Posts Tagged ‘probate’
The decision to keep assets separate may be guided by a number of personal values. Common reasons to maintain separate property include a desire to protect assets from possible loss in divorce, maintain financial independence from a spouse, control the flow of inheritance, or to have general autonomy in relation to assets that belonged to one spouse prior to marriage or were inherited or gifted family assets.
If those considerations are not important to you, the single biggest advantage of “commingling” or turning assets into community property is the double step up in basis for capital gains purposes. Assets are commingled by putting both names on the title to the asset, and/or merging bank or brokerage accounts into joint community property accounts.
These community property assets will receive a full step up in basis at the death of the first spouse. This allows the surviving spouse to liquidate real estate or securities following the death of the spouse without paying capital gains.
Property that is kept separate, but is inherited by the surviving spouse through a trust or pay on death designation will also receive a step up in basis. However, those assets held as the separate property of the surviving spouse maintain their cost basis without any adjustment due to the death of the deceased spouse. Gains tax will be owed if an appreciated asset is sold by the surviving spouse from his or her separate property.
I’m all for a good do it yourself project. I recently refinished a coffee table and attempted to make a slipcover for the chair my cat destroyed. But I wouldn’t recommend doing your estate plan yourself.
I might be a tad biased considering I am an estate planning attorney, but the chances of making a mistake are high and the consequences of those mistakes could be huge. Most DIY estate planning resources are one-size-fits-all, and you may recall me saying, estate plans are not.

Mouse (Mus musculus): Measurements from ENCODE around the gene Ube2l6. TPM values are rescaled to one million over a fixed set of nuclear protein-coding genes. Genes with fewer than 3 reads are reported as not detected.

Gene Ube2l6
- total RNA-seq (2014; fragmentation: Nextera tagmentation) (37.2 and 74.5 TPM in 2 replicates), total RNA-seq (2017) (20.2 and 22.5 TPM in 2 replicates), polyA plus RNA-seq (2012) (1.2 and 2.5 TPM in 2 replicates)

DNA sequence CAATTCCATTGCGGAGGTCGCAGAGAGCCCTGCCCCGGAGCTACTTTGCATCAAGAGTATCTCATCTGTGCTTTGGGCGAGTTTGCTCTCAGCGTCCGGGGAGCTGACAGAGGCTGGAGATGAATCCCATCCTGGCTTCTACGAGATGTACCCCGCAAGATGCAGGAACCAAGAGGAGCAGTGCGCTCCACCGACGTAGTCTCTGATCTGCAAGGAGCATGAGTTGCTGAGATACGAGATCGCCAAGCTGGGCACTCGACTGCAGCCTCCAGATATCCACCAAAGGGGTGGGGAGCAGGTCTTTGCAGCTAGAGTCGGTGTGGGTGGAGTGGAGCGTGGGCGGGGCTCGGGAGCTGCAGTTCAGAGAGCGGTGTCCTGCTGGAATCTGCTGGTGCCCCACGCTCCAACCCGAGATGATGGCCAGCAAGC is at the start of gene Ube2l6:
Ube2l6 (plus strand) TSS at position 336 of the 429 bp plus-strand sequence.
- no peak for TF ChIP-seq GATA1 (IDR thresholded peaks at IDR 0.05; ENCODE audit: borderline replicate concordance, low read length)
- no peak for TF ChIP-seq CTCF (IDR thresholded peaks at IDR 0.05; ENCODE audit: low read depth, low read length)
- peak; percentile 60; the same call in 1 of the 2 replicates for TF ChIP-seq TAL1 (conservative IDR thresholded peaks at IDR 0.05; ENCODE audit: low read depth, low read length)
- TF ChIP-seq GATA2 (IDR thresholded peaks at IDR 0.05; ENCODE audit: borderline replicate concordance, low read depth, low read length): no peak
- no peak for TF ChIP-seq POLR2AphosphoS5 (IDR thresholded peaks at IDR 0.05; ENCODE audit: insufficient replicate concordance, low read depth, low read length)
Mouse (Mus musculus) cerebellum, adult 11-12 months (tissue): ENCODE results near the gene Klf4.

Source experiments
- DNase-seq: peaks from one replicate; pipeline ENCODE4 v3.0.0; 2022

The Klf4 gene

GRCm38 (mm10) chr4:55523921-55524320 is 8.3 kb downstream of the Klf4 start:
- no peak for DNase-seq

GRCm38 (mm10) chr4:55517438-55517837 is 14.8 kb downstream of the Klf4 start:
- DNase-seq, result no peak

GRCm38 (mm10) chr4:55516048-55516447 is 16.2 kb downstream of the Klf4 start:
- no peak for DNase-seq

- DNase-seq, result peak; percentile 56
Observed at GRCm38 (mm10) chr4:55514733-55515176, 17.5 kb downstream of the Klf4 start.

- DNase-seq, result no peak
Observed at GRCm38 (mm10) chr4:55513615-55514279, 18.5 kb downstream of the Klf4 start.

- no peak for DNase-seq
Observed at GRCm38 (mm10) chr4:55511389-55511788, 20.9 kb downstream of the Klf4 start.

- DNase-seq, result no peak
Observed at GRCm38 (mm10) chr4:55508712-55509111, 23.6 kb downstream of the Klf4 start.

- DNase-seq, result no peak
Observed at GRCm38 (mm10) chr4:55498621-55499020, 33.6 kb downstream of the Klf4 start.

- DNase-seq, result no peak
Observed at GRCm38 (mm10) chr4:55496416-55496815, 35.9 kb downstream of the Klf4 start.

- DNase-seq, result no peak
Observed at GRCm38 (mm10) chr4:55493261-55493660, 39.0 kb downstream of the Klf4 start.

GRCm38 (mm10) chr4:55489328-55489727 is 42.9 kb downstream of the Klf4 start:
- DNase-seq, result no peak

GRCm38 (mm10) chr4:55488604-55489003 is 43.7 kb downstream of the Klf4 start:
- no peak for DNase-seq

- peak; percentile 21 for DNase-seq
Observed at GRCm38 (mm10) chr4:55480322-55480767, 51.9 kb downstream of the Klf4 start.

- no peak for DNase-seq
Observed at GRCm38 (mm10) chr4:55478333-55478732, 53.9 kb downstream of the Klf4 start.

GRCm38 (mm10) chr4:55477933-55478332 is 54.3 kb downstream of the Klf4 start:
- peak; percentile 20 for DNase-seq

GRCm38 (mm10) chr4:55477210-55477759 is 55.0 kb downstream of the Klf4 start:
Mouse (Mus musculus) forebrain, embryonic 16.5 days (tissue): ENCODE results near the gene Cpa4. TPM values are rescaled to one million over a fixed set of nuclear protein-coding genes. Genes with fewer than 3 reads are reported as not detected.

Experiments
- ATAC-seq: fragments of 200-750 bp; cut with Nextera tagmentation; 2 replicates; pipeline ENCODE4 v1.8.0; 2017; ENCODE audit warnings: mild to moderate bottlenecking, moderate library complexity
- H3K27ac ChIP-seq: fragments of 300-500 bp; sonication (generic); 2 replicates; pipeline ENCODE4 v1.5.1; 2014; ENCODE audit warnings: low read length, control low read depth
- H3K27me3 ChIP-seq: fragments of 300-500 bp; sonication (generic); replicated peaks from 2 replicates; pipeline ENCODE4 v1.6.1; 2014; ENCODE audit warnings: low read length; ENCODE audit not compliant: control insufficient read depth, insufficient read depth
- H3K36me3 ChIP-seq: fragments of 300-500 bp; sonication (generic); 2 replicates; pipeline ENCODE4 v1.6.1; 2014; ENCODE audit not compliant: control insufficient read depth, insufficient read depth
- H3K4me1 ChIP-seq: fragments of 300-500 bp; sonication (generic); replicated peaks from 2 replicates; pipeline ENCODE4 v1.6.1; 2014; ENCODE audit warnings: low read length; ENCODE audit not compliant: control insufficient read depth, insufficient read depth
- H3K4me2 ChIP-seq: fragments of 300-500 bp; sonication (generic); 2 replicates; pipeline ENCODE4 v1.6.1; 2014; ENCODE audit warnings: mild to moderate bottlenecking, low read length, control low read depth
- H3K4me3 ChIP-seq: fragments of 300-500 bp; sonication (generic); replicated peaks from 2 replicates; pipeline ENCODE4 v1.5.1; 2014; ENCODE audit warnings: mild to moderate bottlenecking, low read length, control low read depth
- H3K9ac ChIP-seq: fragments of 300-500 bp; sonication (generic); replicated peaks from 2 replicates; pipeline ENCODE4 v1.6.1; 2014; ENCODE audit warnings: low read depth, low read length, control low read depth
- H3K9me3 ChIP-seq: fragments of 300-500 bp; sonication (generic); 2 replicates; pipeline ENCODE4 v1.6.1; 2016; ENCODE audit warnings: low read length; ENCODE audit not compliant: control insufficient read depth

When it comes to estate planning, details matter. If you make a drafting error or if your will is not witnessed properly, your documents could be invalid. If you have drafted a trust but the trust has not been funded, it will not work the way it was designed to work.
Add to that, common complications associated with a second marriage or a child with special needs, and the possibilities for error increase. The decisions you make in an estate plan can have unforeseen and unintended consequences. An experienced estate planning attorney can help avoid those pitfalls and achieve your goals in thoughtful manner.
Conservatorships involve a number of steps that can be difficult to manage without experience. There are many different forms that must be completed and filed with the Court to request appointment of a conservator, as well as deadlines that must be met and procedural steps to follow. There are state laws that apply in conservatorship proceedings, contained in the California Probate Code, and there are also local rules which vary from county to county. Many local rules dictate the procedural steps and timeline that must be followed. A conservatorship attorney will be able to help you navigate the process and people involved, such as the Court Investigations Unit, Probate Examiner and ultimately the Superior Court Judge who hears your case. It is his or her job to make sure that you do everything in the correct manner to achieve the best possible outcome.